Pope John Paul was clear in his belief in 1979 to all priests that “the priesthood cannot be renounced.” [LJ – NO MATTER WHAT!] Attorneys interpreted this to mean that the practice is,… “once a priest, always a priest” for it is so sacred you can’t kick these guys out according to a May 2010 account by Matt Sedensky of the Associated Press. Although it was technically possible, the fact that the offending priest would not accept it carried more weight then the offense! [LJ- ‘To have such power!]
Father Campbell’s History of Misdeeds
- His trial of sexual abuse could be traced back at least 15 years;
- He began his abuse as an Army Chaplin by exploiting his rank and position with a child under 16 whom he was supervising;
- Accounts reveal that Army officials were alerted to Campbell’s molestations but whether the presiding Bishop “was in the dark” is anyone’s guess;
- Campbell was “reprimanded” and left the service of his own volition;
- He returned to the diocese, became a pastor, left at least three assigned positions “for health reasons” [LJ- Creative phraseology for sexual abuse accusations];
- More of his sexual escapades came to light when one of his charges was treated at a rape crisis center. Evidently, Campbell had showered the boys with watches, video games, bikes etc. to entice them to his waterbed;
- The Springfield diocese has earned a reputation in national Catholic circles as a troubled, volatile place. The list of names of local clergy linked to scandals from homosexual and heterosexual affairs to embezzlement is a long one;
- Campbell was arrested, pleased “guilty but mentally ill” admitted to molesting seven boys in Morrisonville Illinois… and perhaps up to 20 in total;
- He was sentenced in 1985 to 14 years in prison, but served only 7 years prior to his release in 1992;
Campbell died late in 2002, with a lawsuit by victim Matthew McCormick’s still pending in Sangamon County court. A year after Campbell’s death, the suit was settled out of court, and McCormick received a financial payment from the diocese.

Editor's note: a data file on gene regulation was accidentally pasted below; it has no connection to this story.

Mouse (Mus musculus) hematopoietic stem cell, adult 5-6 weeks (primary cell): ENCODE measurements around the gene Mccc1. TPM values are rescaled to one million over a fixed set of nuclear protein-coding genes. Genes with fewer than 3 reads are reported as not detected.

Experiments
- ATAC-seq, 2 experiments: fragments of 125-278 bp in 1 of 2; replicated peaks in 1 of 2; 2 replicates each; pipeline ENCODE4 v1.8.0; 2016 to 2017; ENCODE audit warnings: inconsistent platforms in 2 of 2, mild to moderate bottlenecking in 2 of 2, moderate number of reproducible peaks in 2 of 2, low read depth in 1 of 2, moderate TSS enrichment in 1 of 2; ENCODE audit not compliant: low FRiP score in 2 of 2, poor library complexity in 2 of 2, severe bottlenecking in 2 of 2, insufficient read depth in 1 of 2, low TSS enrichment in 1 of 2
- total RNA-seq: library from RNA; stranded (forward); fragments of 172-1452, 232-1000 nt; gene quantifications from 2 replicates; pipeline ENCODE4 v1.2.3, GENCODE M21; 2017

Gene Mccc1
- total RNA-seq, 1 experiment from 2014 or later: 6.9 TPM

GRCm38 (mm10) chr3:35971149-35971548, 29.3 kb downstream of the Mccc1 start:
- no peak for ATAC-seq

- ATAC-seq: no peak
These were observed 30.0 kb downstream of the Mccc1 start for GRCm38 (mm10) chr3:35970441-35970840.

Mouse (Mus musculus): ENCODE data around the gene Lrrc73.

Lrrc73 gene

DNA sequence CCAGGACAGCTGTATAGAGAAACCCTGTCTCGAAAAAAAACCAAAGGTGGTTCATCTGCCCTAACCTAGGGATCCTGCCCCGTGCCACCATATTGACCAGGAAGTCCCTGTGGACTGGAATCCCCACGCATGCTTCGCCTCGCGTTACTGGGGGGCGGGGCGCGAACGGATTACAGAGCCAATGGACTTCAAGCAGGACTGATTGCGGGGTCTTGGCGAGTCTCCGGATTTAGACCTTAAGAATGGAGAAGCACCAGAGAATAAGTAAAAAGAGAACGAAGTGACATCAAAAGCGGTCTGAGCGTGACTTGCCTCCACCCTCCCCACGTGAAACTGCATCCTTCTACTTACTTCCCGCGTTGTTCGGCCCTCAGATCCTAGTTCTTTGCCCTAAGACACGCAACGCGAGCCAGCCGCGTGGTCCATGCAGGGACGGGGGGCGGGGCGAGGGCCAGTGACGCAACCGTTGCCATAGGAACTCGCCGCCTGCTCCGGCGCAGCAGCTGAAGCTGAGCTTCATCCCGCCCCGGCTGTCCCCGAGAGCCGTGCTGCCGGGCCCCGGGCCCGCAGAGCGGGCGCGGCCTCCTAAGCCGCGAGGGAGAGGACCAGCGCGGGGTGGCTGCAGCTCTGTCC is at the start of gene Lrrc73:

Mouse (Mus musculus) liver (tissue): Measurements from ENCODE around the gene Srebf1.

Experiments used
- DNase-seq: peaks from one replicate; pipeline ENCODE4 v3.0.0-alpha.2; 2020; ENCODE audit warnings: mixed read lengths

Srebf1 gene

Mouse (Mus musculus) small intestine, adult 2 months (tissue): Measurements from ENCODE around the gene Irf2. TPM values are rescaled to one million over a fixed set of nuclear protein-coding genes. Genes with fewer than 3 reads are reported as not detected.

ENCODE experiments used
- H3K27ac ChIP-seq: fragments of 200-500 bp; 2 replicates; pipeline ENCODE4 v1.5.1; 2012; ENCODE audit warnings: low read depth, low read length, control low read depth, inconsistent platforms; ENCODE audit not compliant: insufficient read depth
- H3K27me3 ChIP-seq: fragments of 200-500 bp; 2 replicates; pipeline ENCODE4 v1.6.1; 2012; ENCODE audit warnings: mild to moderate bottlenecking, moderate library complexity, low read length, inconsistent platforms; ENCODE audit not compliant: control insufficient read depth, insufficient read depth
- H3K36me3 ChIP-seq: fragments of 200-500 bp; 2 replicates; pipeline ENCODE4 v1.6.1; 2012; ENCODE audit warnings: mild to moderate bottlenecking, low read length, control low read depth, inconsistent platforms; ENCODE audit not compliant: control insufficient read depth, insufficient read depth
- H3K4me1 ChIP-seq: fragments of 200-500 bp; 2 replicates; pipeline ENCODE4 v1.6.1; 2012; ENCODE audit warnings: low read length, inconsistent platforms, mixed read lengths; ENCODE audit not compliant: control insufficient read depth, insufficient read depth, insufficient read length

Bishops “looked the other way” and appeared to be much more concerned with the damage to the diocese and their pocketbooks versus the true victims. Routinely, when they attempted to remove child molesting priests from service, the cases would “stagnate for years” without a church trial and/or the priest’s cooperation.
Church officials continue to defend the status quo by saying that… “Both the criminal justice system and Canon law is complex… and designed to prevent wrongful convictions… But there is always room for improvement.”
Was it a matter of “pass the buck” up the chain of command in this classic case of abuse with Father Campbell? Officials representing a Survivors Network for Abused Priests believe that the ultimate responsibility lies with former Pope John Paul’s policies. Over time, Canon law has undergone policy changes, most recently in 2003.
Involuntary defrocking has not existed since or prior to the 1970’s. However, “if there is overwhelming evidence”, Bishops now have the authority to expedite such requests directly to the Vatican.” How often does this happen? This writer has no clear answer…only speculation that it is far less often than child victims deserve!
And so it is… that whether we speak of judges who make bad decisions following the law or their conscience… or whether we mask criminal acts under robes …“in the name of God,” it’s all the same result.
“One of irony’s greatest accomplishments is that one cannot punish the wrongdoing of another without committing a wrongdoing himself.”
Donna Gore is a champion of victims rights and justice. She is a survivor of homicide and has turned her personal situations into a positive approach to life by participating in several areas of victim services. “LadyJustice” is the host of Shattered Lives, Saturdays at 5pm ET.
- Earlier abuse claims to be allowed at priest trial (sfgate.com)
- Vatican defrocks US priest accused of abusing boy in 1970s (newsinfo.inquirer.net)
- Earlier abuse claims to be allowed at priest trial (seattletimes.nwsource.com)
- 1 trial for Philly ex-church official, 2 priests (goerie.com)